Jun 18, 2008
A WSPA-funded program created to manage Colombo’s large stray dog population was officially launched in a participating community yesterday, to run for the next five years.
Member society Blue Paw Trust (BPT) and the Colombo Municipal Council (CMC) have been delivering and leading the program – which also works to prevent cases of rabies – in Sri Lanka’s largest city since mid-2007.
At the launch, Mr Charles, a community representative, said “This project has resulted in people taking more responsibility for their dogs… We really appreciate the animal care and welfare aspect. We are willing to volunteer our help in the future.”
A year ago, it was common to see dogs foraging in rubbish; they carried diseases including mange, distemper and rabies. Dog bites – particularly of children – occurred frequently, resulting in expensive and uncomfortable treatment. The animal welfare need was clear.
The pilot stage of the program has yielded amazing results, for animals and people. Two particularly impressive areas are:
Education Thousands of school children, as well as the wider community, have received humane education, focusing on preventing bites and rabies and Responsible Pet Ownership. This is strategically important in Colombo, where up to 50% of the estimated 3,500 stray dogs are thought to be owned but roaming.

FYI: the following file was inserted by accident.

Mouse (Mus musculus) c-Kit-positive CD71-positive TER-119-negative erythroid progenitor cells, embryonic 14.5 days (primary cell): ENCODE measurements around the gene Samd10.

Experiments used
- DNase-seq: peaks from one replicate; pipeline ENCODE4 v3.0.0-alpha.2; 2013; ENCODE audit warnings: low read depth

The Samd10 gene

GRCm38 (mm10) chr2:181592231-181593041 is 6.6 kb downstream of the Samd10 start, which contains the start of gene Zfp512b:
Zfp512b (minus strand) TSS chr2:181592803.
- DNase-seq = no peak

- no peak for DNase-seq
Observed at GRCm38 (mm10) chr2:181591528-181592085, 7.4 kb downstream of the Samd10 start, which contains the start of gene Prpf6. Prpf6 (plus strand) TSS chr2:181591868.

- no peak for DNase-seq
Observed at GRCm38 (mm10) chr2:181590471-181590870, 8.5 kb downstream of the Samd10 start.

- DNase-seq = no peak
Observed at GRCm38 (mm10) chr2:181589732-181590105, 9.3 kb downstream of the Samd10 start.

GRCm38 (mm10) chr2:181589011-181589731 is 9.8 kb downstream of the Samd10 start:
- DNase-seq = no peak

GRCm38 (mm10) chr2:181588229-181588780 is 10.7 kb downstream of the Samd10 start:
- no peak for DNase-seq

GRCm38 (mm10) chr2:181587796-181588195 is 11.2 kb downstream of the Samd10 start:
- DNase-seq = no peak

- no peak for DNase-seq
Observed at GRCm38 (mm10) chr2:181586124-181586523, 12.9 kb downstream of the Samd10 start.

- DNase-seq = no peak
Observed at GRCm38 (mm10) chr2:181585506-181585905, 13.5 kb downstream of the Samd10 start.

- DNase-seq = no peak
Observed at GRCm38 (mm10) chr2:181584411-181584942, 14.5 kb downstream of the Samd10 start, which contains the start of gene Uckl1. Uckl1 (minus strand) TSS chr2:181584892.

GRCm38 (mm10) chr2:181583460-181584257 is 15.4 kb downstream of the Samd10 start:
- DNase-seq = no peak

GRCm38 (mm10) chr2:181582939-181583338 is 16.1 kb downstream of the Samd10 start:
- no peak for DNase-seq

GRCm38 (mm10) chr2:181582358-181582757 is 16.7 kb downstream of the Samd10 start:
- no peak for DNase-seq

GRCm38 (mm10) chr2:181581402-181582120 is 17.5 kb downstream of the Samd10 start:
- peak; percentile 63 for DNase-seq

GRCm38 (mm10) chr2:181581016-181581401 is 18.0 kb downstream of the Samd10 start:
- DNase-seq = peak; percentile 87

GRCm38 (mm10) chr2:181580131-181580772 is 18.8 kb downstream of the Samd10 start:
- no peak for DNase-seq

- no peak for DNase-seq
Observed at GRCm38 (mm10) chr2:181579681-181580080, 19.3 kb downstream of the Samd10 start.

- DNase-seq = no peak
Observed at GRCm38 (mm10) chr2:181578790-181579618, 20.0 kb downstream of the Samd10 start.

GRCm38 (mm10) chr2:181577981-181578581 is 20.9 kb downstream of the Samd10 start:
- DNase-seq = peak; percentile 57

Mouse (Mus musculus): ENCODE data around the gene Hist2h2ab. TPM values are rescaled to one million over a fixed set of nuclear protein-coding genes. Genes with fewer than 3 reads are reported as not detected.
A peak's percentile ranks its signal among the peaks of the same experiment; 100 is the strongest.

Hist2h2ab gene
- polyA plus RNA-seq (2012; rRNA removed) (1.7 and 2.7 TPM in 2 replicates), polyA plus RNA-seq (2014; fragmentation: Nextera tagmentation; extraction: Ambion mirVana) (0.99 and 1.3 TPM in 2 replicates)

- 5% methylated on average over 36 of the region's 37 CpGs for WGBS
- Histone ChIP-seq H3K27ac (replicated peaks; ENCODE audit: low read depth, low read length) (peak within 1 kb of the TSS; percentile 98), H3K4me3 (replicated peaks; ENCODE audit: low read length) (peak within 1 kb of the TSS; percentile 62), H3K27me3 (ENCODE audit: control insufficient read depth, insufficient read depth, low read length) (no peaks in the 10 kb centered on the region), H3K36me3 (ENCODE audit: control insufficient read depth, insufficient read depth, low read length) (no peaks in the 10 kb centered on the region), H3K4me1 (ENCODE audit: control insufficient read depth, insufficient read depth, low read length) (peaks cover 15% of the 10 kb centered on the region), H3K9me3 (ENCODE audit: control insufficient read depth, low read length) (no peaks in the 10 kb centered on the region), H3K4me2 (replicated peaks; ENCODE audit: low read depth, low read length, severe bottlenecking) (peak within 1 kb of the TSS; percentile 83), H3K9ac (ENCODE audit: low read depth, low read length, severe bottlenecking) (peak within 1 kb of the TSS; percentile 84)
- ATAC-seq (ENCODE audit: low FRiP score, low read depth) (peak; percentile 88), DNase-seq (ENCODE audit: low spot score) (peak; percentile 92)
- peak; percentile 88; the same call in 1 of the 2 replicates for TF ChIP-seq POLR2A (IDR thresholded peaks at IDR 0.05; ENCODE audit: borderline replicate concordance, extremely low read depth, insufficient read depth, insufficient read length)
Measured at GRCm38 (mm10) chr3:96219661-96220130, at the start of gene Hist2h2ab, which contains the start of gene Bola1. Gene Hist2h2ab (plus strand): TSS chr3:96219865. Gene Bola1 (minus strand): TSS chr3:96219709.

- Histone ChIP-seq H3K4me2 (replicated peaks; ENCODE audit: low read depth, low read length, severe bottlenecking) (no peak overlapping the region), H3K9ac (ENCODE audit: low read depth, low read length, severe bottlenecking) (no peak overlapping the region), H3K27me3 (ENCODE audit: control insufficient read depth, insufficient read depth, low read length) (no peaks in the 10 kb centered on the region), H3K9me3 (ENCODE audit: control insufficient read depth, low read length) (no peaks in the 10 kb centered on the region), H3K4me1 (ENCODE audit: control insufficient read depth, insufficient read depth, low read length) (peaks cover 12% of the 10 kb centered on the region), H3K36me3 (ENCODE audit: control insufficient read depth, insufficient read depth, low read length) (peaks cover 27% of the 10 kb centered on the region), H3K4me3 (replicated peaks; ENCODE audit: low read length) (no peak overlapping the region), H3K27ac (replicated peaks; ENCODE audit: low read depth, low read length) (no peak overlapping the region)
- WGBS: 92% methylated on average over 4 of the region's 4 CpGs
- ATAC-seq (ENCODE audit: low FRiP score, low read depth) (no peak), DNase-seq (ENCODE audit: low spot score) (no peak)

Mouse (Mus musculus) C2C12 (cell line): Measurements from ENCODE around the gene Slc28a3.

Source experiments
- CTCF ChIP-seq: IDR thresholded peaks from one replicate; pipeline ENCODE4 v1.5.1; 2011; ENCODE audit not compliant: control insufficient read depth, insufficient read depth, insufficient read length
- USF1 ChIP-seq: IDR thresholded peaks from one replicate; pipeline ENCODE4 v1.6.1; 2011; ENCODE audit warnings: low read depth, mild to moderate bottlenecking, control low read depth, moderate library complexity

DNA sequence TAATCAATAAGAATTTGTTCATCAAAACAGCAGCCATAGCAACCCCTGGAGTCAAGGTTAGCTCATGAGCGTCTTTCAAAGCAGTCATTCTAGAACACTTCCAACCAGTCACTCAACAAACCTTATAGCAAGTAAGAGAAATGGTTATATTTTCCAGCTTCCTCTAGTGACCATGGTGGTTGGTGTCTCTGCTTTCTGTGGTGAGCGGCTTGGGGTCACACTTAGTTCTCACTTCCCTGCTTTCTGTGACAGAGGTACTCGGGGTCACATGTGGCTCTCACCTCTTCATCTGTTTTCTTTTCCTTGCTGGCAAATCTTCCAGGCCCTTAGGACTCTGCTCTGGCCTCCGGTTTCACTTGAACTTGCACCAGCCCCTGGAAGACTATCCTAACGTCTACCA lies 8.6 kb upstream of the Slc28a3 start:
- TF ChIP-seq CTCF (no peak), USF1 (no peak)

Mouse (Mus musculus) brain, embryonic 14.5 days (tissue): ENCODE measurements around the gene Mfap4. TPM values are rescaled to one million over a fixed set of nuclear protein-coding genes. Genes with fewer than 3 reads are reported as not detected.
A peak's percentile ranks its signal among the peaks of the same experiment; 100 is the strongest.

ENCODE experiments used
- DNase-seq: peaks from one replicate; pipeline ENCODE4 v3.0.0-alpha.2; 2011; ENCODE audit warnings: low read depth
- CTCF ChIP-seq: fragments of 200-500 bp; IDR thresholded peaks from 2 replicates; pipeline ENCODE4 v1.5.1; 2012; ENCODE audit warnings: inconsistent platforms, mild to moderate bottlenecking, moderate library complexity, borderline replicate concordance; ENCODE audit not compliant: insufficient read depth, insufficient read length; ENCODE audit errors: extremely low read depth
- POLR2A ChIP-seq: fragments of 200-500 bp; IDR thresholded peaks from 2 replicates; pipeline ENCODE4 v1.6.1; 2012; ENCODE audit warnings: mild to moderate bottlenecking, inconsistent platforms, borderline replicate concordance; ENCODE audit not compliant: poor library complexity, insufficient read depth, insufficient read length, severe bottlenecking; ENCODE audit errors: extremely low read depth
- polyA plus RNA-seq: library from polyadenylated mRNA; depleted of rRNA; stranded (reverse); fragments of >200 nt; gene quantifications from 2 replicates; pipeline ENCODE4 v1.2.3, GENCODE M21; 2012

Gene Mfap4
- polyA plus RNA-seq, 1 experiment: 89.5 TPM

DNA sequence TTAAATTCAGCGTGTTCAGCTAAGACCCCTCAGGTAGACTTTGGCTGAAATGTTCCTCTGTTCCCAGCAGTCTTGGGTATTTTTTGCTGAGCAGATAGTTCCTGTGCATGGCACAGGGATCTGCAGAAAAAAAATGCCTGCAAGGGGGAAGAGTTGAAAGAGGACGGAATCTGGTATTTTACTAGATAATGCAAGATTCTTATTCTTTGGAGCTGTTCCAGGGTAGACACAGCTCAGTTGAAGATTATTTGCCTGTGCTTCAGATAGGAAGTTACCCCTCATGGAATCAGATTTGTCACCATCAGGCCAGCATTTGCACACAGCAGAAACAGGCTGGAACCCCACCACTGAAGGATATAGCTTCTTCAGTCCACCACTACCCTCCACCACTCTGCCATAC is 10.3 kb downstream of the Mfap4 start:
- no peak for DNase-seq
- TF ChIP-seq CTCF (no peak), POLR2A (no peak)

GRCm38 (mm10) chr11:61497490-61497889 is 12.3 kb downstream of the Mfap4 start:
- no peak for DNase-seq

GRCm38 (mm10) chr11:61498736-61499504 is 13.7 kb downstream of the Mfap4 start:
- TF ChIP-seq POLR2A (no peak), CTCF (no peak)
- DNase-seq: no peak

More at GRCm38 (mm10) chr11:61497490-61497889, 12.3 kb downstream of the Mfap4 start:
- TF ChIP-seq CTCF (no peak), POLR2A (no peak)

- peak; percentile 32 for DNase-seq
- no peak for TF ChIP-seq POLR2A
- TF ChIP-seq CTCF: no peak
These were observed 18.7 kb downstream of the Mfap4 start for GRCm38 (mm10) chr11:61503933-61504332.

Mobile clinics Dog owners and communities in low income areas were encouraged to bring dogs to the two mobile clinics, resulting in 1,300 free sterilizations and 2,000 free vaccinations, carried out with an emphasis on good welfare and strategic effect.
The program, which also includes population surveys and future improvements to the registration system, provides long-term solutions for managing Colombo’s stray dog population. Dr Kate Blaszak, Veterinary Programs Manager for WSPA Asia, said “This comprehensive program is in early stages but has enormous potential, not only for Sri Lanka, but as a humane, sustainable model for the Asia region.”
Importantly, inhumane culling has ceased and improvements have been made at the CMC pound and in their dog handling practices. At the launch, the CMC’s Chief Veterinarian welcomed the program: “Now we have a humane model for dealing with a historically ongoing problem.”
WSPA, BPT and CMC currently share decision-making, implementation and evaluation responsibilities for the program. This close participation was cemented by the signing of a Memorandum of Understanding (MOU) yesterday, agreeing to joint responsibility for operational staff, technical expertise and the necessary infrastructure.
In several years’ time, WSPA’s planned exit strategy will leave the CMC – who now know humane solutions work – responsible for the continued maintenance of the program, with BPT involvement as appropriate.